It’s important to keep your shop clean, sanitary and comfortable, but it’s just as important to keep your store organized and easy to navigate. The easier your store layout is to follow, the easier it will be for customers to find what they’re looking for. Set up the aisles and shelves in a way that makes sense. For example, consider placing the quivers right beside a shelf with arrows. You also want to display information about lessons and offer last-minute purchase items at your counter so your customer has something to look at throughout the entire shopping experience. And don’t forget to organize your storage space as well, so it’s easy to retrieve items for customers as needed.
Find out which items are best-sellers and which aren't performing as well. Photo Credit: ATA
Maximizing the space in your store layout will open up areas for more inventory. Analyze your sales reports and note which items are selling well and which aren’t. Display the hot-ticket items at the front of the store or on a prominent wall. Consider rotating low-performing inventory around the store to give it more exposure. It’s possible the items are not selling well simply because they have been hard to find. Move them to the front of the store or put them in a special display to make them stand out. Monitor whether the items perform better in these areas. If there’s still no increase in sales, decrease the inventory of the products to open shelf space for new products.
Think about your own shopping experience at your local grocery store. Inventory gets moved around, and the contents of the endcaps change all the time. I’m sure this has happened to you: When you go to pick up an item you buy all the time, you find something else in its place. Even if you don’t buy the new product right away, you’ve become aware of it and might buy it in the future. Use this same strategy in your own shop to get lesser-known products in front of people.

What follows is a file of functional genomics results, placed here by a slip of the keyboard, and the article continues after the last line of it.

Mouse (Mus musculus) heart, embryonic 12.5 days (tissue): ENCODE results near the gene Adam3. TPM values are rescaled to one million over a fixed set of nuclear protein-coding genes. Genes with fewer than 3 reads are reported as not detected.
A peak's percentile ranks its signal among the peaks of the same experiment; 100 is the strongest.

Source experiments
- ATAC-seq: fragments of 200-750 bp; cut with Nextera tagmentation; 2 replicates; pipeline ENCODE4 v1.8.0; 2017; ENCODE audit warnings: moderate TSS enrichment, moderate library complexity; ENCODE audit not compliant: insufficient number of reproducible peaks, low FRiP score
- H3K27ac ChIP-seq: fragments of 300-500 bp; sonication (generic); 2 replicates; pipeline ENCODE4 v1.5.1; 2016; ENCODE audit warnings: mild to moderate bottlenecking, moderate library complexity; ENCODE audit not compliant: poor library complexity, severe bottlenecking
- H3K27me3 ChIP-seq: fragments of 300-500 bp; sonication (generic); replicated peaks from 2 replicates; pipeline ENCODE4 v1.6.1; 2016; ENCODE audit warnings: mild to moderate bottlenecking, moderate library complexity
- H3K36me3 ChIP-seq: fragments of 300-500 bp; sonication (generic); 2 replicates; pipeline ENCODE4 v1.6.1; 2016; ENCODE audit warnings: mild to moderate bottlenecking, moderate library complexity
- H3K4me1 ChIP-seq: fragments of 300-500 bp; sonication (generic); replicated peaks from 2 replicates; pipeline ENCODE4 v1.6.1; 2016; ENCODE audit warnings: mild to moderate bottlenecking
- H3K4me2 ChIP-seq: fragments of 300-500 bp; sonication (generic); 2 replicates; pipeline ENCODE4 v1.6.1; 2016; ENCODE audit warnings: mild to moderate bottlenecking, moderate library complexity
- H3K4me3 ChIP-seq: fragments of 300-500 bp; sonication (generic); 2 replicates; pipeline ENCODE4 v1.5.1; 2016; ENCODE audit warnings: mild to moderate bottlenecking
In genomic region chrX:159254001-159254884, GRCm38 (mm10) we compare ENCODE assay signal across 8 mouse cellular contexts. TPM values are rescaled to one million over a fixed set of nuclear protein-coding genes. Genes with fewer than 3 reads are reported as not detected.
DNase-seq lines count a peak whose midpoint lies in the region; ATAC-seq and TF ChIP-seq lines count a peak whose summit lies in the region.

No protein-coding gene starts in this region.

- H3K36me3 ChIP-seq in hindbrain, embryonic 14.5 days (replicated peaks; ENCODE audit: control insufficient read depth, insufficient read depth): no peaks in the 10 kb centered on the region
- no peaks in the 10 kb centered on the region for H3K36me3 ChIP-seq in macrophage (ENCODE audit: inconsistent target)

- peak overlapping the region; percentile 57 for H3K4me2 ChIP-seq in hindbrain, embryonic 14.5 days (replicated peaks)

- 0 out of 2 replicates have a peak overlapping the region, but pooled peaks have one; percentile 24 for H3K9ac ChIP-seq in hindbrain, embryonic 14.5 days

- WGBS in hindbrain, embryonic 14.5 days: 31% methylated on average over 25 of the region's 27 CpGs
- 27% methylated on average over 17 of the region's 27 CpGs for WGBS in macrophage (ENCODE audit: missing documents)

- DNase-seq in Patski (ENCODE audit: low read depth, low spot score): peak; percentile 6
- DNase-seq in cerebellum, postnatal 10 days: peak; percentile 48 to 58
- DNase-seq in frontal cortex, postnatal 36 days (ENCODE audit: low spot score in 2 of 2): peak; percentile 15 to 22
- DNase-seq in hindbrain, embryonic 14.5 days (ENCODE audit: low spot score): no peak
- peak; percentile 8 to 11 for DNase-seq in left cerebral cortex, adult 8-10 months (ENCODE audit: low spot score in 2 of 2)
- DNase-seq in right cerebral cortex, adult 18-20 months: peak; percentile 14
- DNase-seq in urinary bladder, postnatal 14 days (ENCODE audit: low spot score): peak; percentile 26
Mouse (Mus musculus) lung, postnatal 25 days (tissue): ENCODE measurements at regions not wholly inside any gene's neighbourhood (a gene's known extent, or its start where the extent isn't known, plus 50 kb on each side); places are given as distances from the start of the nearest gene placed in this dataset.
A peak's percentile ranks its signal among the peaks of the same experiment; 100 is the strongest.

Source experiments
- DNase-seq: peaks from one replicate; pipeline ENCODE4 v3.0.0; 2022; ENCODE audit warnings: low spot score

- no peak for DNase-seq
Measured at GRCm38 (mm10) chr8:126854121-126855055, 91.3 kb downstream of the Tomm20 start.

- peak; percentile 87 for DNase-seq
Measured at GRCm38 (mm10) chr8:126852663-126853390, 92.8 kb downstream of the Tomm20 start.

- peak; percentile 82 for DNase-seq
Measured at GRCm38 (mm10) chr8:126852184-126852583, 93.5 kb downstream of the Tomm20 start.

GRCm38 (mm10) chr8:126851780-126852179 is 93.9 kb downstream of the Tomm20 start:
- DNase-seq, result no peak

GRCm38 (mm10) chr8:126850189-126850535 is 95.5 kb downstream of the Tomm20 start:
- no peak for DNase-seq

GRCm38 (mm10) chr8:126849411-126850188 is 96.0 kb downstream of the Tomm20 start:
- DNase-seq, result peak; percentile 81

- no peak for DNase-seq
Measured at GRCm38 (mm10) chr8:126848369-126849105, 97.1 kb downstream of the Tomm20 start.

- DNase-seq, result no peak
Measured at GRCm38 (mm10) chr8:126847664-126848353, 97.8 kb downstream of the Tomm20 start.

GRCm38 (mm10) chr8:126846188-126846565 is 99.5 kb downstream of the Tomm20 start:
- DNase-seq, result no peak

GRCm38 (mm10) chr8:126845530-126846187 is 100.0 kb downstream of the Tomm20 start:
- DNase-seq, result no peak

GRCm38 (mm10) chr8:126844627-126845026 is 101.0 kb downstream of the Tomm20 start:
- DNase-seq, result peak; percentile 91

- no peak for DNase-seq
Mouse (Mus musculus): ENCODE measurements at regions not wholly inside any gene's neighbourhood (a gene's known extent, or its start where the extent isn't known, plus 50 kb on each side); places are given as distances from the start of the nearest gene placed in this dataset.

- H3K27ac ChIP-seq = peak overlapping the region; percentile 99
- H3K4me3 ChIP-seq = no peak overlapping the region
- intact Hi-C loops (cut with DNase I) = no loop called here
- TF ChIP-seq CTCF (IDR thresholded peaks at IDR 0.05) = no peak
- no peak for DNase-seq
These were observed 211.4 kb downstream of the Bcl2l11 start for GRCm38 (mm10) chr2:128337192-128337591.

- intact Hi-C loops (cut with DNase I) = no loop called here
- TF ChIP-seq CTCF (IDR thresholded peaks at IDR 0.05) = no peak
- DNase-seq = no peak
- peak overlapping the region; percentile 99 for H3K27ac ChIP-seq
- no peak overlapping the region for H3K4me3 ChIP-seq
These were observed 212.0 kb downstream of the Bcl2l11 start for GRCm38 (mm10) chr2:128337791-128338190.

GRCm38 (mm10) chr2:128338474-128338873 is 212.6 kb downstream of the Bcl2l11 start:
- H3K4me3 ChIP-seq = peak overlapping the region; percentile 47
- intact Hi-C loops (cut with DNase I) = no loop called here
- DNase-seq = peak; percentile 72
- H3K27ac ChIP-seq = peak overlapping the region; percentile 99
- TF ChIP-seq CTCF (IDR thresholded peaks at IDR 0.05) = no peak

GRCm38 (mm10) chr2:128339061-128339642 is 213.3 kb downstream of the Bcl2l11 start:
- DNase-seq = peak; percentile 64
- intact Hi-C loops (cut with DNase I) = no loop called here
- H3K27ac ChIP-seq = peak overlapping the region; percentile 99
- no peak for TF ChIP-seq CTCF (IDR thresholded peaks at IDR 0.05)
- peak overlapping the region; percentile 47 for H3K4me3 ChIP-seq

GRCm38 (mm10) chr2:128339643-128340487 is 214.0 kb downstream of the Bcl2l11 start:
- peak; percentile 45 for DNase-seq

Use your register for additional inventory space and encourage last-minute shopping. Photo credit: ATA
At some point or other, we’ve all made an unplanned, last-minute purchase at the register. So put smaller items (think $10 or less) at or near the counter to encourage customers to add them to their order at checkout. This can be food, magazines, merchandise with your store’s logo or anything that your customers might enjoy.
Place gift certificates and flyers for the store’s lessons, programs and events on the front counter. This will encourage people to learn more about your shop on the way out. Even if they don’t ask about any of these things directly, encourage them to take a flyer. There’s a chance they’ll look it over at home and decide to come back for lessons or something else.
Endcaps are great for displaying new items or products for an upcoming season. For example, consider displaying predator-control or spring turkey hunting products here starting in late January. The front-facing displays could be the first place customers look, especially if they’re looking for the new gear. Rotate inventory quarterly or when a new product that you know will be popular comes in. Refreshing your endcaps based on the time of year will keep your store relevant, and it gives repeat customers something new to look at when they come in.
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Don't forget to organize your storage space. You and your employees should be able to easily find inventory. Photo credit: ATA
Organizing your storeroom is equally important for an efficient store. You should be able to walk into it and immediately find what you’re looking for. If it’s difficult to sort through, or you find yourself constantly looking in the wrong sections, it’s time to reorganize. Create a filing system that works for you. Maybe alphabetize, organize by product type or sort by brand name. Whatever the setup, it should be easy to use and easy to explain to an employee.
If you organize your store effectively, you’ll have a better chance of selling products. Your store layout should lead customers from one product to another, in the order they would likely look at the products. Place arrows next to quivers or mechanical releases next to compound bows. You want your customers to learn about the accessories that are designed for their type of bow, so those should all be in the same section of the store. Your goal is to encourage customers to look at all of your inventory, not just what they came in to buy. A simple layout change could make all the difference in your customer experience — and your sales.
Questions? Contact Nicole Nash, ATA’s range and retail program manager, at (866) 266-2776, ext. 116, or firstname.lastname@example.org.